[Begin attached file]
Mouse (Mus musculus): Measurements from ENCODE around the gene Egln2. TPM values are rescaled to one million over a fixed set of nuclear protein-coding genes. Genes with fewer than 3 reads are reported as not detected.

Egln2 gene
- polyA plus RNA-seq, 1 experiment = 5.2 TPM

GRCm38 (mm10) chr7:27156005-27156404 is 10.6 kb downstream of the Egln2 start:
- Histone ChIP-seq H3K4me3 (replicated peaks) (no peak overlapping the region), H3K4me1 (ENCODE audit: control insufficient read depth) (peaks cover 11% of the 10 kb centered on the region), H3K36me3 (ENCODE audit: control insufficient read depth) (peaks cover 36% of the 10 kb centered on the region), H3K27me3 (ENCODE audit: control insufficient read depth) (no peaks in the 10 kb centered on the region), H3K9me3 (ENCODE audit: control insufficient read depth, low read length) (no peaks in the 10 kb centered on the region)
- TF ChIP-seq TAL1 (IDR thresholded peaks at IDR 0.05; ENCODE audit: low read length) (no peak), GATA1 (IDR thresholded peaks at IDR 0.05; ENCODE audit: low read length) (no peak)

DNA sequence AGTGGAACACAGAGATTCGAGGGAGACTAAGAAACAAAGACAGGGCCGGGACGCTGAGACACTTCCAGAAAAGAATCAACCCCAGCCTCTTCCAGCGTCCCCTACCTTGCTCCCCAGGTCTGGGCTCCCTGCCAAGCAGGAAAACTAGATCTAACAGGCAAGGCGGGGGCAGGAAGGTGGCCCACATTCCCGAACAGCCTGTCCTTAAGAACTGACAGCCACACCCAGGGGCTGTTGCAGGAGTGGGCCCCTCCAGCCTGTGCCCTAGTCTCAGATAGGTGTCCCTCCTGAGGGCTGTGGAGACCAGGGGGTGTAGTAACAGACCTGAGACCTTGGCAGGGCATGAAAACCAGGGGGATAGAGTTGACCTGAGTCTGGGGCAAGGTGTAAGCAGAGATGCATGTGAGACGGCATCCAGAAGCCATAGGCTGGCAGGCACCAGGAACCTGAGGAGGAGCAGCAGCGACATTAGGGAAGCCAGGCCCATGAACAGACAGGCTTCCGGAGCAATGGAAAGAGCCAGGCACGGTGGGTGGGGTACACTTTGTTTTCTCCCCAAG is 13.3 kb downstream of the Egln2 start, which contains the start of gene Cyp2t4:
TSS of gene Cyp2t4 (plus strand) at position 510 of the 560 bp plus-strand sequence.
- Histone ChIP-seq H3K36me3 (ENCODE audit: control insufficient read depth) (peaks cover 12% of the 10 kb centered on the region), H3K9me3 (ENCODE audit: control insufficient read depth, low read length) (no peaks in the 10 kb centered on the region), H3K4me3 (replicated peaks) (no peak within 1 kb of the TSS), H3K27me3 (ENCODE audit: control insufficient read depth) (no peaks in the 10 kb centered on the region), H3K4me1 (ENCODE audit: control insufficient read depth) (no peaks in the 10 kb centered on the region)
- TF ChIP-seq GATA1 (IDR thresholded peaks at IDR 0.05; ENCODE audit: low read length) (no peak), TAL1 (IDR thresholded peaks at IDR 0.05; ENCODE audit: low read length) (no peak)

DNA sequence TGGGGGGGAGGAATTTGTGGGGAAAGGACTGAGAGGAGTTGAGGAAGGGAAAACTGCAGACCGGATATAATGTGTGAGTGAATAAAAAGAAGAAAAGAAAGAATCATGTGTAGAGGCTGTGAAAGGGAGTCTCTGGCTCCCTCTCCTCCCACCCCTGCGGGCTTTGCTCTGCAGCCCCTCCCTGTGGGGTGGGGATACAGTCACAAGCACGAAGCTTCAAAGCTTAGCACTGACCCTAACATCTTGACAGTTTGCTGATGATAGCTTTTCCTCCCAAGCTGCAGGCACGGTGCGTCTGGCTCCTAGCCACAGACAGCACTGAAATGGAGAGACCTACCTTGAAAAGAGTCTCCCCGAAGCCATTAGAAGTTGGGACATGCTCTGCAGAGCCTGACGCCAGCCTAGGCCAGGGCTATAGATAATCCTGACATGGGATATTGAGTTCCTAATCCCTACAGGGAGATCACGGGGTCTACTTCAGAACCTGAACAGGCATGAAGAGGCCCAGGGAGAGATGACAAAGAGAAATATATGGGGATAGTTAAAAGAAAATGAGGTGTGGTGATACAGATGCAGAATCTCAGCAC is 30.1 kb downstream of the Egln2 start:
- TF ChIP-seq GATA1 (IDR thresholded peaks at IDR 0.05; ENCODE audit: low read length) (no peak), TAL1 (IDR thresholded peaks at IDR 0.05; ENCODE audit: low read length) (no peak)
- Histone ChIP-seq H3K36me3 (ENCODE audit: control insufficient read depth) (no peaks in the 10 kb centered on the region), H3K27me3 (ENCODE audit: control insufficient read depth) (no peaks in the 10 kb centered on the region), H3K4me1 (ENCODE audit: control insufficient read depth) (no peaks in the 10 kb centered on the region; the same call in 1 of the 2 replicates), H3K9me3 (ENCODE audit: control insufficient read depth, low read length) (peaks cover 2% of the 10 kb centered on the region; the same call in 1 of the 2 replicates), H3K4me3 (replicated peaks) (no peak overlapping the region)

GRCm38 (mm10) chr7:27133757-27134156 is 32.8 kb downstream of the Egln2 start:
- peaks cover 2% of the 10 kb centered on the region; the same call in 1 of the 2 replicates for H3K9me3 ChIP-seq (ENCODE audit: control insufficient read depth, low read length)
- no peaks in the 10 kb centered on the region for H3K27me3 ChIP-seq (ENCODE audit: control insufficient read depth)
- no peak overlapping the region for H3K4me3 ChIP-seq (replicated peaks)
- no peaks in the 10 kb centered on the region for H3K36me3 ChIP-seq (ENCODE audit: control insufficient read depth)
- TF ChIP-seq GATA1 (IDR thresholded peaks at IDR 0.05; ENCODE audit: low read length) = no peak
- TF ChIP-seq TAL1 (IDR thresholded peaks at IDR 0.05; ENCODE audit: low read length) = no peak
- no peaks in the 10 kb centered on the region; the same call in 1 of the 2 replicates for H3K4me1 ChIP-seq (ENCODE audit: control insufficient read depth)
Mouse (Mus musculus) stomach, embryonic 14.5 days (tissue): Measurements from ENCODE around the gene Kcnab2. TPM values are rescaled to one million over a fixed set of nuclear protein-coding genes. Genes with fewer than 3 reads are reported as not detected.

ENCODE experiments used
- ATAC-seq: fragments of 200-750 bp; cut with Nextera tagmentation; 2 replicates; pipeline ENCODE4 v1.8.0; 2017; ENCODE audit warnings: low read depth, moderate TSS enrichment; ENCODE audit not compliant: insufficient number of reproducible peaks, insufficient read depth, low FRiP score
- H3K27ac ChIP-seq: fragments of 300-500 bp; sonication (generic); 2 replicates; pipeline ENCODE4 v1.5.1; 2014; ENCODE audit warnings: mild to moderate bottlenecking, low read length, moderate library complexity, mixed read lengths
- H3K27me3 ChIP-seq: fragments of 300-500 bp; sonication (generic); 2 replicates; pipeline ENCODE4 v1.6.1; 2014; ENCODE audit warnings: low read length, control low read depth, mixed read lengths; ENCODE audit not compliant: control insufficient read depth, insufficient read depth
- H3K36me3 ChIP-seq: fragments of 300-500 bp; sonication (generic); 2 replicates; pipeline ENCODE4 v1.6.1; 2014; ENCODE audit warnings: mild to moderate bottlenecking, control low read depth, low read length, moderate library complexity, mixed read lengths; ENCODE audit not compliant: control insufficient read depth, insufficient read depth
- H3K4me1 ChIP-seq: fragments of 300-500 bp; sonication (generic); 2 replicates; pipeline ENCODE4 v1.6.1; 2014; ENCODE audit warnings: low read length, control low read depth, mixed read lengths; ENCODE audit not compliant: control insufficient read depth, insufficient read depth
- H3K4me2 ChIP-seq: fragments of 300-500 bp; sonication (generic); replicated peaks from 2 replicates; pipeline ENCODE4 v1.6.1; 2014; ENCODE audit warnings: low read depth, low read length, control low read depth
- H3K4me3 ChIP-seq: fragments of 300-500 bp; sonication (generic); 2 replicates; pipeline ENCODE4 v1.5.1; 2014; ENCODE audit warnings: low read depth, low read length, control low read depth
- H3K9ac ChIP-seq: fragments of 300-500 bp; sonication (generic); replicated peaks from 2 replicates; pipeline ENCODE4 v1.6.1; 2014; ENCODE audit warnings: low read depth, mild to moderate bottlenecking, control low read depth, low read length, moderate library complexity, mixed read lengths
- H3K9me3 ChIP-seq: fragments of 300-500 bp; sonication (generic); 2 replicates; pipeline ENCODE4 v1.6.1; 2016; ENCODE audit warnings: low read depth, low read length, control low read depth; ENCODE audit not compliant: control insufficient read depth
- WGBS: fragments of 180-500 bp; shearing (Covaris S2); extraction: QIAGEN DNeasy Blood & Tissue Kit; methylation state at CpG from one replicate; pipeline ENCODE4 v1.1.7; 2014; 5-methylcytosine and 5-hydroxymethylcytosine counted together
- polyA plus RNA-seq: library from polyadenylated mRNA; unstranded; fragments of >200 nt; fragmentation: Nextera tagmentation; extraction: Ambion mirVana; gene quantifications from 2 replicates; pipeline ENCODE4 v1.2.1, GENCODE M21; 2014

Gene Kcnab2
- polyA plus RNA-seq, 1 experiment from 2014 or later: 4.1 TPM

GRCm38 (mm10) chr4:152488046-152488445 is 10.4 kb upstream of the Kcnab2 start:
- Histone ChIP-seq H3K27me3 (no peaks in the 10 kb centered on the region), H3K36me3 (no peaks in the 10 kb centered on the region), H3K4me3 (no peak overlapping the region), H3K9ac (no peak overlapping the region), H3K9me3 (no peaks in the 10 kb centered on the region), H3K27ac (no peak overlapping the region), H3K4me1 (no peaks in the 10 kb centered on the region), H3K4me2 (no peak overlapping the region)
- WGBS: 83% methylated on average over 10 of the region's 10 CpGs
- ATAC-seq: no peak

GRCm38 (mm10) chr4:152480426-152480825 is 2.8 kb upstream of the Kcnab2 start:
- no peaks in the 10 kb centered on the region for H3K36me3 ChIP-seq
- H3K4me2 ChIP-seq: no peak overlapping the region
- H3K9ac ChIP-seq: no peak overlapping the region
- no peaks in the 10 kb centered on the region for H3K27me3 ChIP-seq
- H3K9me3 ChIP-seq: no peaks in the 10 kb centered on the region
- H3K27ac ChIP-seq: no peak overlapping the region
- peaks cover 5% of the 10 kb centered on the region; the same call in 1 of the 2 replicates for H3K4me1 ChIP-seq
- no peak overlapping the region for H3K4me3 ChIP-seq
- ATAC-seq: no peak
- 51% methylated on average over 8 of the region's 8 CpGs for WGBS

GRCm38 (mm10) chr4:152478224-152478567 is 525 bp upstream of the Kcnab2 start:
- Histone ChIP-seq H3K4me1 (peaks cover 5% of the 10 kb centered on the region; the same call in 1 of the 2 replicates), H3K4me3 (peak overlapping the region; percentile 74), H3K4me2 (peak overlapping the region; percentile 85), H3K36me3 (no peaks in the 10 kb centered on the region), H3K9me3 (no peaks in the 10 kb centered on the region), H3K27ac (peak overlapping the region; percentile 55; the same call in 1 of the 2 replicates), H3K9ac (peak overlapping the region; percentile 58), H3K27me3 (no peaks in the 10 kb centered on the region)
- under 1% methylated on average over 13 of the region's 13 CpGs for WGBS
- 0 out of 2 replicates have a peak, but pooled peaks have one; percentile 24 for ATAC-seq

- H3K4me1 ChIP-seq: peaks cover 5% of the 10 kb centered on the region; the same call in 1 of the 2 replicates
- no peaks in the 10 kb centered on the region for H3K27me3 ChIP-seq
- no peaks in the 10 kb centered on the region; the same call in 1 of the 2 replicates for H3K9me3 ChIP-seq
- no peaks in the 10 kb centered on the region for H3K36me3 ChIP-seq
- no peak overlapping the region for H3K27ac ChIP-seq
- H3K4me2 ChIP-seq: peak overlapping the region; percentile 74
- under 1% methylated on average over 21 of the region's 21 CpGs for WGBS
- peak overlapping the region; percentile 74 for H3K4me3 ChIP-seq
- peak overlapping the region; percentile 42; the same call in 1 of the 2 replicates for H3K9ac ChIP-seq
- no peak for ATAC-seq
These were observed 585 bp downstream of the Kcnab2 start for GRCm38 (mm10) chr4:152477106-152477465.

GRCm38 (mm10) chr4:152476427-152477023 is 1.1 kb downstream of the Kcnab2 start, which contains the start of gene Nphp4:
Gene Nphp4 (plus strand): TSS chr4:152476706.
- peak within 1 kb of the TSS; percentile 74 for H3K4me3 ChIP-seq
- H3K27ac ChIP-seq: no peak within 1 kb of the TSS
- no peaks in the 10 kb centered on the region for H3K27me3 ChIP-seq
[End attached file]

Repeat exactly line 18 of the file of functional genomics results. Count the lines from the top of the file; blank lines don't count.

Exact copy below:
- no peaks in the 10 kb centered on the region for H3K36me3 ChIP-seq (ENCODE audit: control insufficient read depth)